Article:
At the opening of his exhibit last night, Sagmeister prefaced a tour for the packed-to-capacity crowd by explaining that the show’s collected insights are not meant to be ironic or cynical. Taken honestly, the New York-based designer’s installations – gum ball machines numbered from 1 to 10, with the levels of gum dispensed illustrating showgoers’ average level of happiness, and figurative stencils (naked bodies, the seven continents) outlining such themes as marital and geographical happiness – convey Sagmeister’s hard-earned maxims. What ties the show together, beyond its palette of smiley-face yellow, black and white, is his handwriting on the walls to accompany his more formal video and illustrative works.
Ahead of the opening, we spoke with Sagmeister about bringing the exhibit into the gallery’s unofficial spaces, determining typographic treatments and what that pedal-powered neon sign is all about.
How did you weave together the various elements of the Happy Show?
There are a lot of spaces, some connected, some disconnected, so I decided to put our old trick of handwriting into the show, and that made everything easier. It was necessary to have some sort of common thread to move the people through. And it gives them an opportunity to linger.
You use unlikely areas, such as bathrooms and wheelchair ramps, as exhibition space. Why?
We do stuff in the bathrooms, in the hallways, in all of the little non-spaces that museums never do anything with. But they are there, and if you treat them correctly you can make little nooks where you can speak more closely to a visitor. Information is always beautifully communicated if you can open up people’s attention with a little surprise. From a spatial point of view, that is easier if you hide something in a space that used to be the janitor’s closet.
Do you edit the content of your maxims to suit their typographic treatments?
I wrote 15 sentences extremely fast, as a list in my diary, “Things I Have Learned in My Life So Far” [published by Abrams Books, 2008]. The next bunch were written more consciously and probably more carefully, but I might have had 10 versions of them. We’re doing a new one now for the film, and it has several versions; one is “Achieve Elastic Tenacity,” the other “Be More Flexible.” We’re going with the latter because it expresses the same thing much more clearly. If the sentence is as clear as possible, we can be more opaque formally. If the form expresses the content, the viewer doesn’t have a chance to interpret it.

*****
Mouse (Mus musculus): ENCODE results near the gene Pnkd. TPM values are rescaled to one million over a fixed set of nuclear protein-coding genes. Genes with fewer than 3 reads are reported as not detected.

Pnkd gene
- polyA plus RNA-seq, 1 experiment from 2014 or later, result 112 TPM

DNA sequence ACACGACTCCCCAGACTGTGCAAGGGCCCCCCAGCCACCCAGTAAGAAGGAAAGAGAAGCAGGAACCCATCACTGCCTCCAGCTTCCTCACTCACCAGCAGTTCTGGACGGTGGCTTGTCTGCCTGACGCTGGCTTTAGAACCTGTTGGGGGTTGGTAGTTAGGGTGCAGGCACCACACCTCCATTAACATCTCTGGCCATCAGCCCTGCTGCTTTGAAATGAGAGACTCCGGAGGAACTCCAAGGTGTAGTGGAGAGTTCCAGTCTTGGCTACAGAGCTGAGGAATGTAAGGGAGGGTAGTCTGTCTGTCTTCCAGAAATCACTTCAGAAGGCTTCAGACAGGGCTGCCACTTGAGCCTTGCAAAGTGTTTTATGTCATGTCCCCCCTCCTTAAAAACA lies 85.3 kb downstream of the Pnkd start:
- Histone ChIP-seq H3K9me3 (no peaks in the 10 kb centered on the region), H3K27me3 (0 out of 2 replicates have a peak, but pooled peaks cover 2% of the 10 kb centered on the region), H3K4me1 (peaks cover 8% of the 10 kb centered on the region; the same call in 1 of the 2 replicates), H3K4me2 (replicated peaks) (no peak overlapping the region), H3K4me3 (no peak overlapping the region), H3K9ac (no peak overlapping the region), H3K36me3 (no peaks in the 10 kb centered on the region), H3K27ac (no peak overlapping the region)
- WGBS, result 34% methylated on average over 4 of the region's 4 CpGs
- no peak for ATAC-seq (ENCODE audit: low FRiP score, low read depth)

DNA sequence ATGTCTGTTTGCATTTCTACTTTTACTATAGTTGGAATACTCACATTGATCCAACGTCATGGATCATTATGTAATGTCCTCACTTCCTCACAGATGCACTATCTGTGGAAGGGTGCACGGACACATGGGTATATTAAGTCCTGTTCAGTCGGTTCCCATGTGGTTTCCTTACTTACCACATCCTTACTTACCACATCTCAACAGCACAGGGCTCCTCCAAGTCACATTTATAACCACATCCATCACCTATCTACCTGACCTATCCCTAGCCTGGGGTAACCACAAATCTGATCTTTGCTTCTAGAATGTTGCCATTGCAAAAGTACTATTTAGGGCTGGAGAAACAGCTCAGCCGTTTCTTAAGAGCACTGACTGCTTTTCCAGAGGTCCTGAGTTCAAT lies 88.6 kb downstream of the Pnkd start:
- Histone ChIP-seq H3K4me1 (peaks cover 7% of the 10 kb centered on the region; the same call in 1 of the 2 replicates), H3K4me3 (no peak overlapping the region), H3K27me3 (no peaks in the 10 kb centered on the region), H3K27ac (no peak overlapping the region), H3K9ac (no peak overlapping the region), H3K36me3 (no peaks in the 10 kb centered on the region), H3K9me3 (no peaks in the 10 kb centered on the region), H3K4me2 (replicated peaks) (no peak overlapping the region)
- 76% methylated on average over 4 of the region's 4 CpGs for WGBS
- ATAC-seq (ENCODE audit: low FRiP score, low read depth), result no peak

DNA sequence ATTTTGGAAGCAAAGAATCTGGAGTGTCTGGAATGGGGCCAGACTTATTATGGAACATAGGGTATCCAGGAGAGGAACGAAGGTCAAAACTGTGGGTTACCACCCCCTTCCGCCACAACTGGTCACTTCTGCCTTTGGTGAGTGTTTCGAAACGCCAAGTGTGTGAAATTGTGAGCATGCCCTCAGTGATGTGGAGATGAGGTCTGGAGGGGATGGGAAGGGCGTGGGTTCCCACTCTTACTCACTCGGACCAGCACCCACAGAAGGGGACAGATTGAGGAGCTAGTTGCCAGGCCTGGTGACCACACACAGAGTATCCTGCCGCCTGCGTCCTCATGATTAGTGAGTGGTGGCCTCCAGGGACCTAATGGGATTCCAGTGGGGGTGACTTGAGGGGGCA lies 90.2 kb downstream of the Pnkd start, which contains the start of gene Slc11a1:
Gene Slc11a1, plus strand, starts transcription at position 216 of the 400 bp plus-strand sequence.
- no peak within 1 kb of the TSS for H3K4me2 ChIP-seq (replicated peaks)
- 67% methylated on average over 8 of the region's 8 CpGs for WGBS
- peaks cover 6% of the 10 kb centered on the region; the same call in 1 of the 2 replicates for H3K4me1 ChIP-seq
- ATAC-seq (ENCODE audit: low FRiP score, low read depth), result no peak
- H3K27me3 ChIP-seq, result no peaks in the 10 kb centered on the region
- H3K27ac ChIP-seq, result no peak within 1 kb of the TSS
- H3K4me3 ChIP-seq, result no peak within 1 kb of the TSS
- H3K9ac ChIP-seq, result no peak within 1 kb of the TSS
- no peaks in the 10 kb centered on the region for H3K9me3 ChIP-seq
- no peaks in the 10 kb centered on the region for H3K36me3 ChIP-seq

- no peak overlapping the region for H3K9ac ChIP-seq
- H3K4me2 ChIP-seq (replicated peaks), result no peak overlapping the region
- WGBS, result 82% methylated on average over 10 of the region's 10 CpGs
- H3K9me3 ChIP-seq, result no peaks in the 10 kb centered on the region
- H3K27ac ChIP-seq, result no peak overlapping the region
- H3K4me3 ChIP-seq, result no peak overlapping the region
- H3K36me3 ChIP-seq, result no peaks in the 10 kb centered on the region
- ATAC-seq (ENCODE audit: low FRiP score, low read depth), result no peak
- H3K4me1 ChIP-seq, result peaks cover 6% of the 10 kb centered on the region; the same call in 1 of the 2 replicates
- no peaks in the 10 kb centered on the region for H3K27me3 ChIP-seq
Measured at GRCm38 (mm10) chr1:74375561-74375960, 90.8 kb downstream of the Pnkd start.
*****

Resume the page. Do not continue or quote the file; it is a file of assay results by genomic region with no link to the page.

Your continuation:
How do you resolve the treatment of a maxim?
There are some projects where we deliberately have no idea what the outcome will be, and that goes against my natural instincts. I’m comfortable knowing where we are going, but it has the advantage of being fairly safe, and the disadvantage of losing spontaneity. The reason I don’t do it more often is because it’s scary, but the results are always good. Some of our better-known pieces, including the “Trying to Look Good Limits My Life” billboards, were done using that approach. The ideas can come out of the sentence or a gut feeling, or sometimes I have a desire to go in a certain direction and it just opens a completely new world or new meaning for that sentence. It’s all over the place.
What’s the story behind the neon sign that lights up when people pedal the stationary bicycle?
“Actually doing the things I set out to do increases my overall level of satisfaction.” That’s just it. I found that whenever I think I should do something and I don’t make a note and forget about it, it leaves a kernel of dissatisfaction with me. I also discovered that exercising for 20 minutes in the morning played a more discernible role in my day than meditating for 45 minutes, so I wanted to have an element of exercise. I worked with Kevin T. O’Callaghan of the School of Visual Arts; he knows the guy on Long Island who made the neon sign.
What inspired the Step Up to It sugar sculpture?
Sugar is highly related to happiness. The cubes are white, so we could project on them. It’s a silver screen kind of thing, and I think it’s pretty. It wasn’t meant to be interactive, but the programmers, Red Paper Heart, brought that element in. Face recognition software allows the visitor to interact by smiling, lighting up the sculpture with a burst of colour. It changes the way the audience looks at it.
The Happy Show runs until March 3 at the Design Exchange in Toronto. This interview originally appeared in Azure‘s January/February issue, on newsstands now.